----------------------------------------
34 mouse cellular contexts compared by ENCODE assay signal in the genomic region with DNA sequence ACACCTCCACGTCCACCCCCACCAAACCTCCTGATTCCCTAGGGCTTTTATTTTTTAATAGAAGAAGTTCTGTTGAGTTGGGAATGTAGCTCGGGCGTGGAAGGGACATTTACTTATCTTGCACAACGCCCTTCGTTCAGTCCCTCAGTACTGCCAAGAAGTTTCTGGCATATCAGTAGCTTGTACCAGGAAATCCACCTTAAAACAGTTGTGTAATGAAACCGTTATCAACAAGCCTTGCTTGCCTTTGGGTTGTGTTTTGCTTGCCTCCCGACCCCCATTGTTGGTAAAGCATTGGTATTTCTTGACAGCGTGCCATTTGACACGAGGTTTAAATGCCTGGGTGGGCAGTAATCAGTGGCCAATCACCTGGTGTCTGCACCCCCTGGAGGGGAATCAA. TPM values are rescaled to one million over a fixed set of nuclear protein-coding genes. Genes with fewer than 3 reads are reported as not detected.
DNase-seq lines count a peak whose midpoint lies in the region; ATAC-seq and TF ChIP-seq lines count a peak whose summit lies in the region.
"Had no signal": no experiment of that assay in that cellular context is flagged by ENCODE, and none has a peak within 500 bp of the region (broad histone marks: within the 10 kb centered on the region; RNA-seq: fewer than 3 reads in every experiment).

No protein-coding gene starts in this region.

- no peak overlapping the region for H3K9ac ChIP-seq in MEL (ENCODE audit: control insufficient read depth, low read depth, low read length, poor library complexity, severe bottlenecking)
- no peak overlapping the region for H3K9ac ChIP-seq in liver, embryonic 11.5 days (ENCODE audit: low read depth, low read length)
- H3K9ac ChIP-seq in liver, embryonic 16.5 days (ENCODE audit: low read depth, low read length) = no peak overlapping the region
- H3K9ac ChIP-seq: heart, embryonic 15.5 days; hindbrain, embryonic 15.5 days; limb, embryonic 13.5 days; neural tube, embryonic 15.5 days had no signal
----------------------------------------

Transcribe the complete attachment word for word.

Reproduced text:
34 mouse cellular contexts compared by ENCODE assay signal in the genomic region with DNA sequence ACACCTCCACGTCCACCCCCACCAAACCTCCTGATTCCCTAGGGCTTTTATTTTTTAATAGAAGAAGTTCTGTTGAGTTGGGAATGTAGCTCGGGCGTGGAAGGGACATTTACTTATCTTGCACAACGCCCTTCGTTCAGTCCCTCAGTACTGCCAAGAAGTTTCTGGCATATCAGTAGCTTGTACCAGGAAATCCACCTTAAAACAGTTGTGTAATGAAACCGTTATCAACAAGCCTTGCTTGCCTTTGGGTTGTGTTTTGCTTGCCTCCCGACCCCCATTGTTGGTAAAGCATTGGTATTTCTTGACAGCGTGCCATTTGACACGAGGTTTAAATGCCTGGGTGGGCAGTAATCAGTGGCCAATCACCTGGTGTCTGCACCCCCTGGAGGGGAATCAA. TPM values are rescaled to one million over a fixed set of nuclear protein-coding genes. Genes with fewer than 3 reads are reported as not detected.
DNase-seq lines count a peak whose midpoint lies in the region; ATAC-seq and TF ChIP-seq lines count a peak whose summit lies in the region.
"Had no signal": no experiment of that assay in that cellular context is flagged by ENCODE, and none has a peak within 500 bp of the region (broad histone marks: within the 10 kb centered on the region; RNA-seq: fewer than 3 reads in every experiment).

No protein-coding gene starts in this region.

- no peak overlapping the region for H3K9ac ChIP-seq in MEL (ENCODE audit: control insufficient read depth, low read depth, low read length, poor library complexity, severe bottlenecking)
- no peak overlapping the region for H3K9ac ChIP-seq in liver, embryonic 11.5 days (ENCODE audit: low read depth, low read length)
- H3K9ac ChIP-seq in liver, embryonic 16.5 days (ENCODE audit: low read depth, low read length) = no peak overlapping the region
- H3K9ac ChIP-seq: heart, embryonic 15.5 days; hindbrain, embryonic 15.5 days; limb, embryonic 13.5 days; neural tube, embryonic 15.5 days had no signal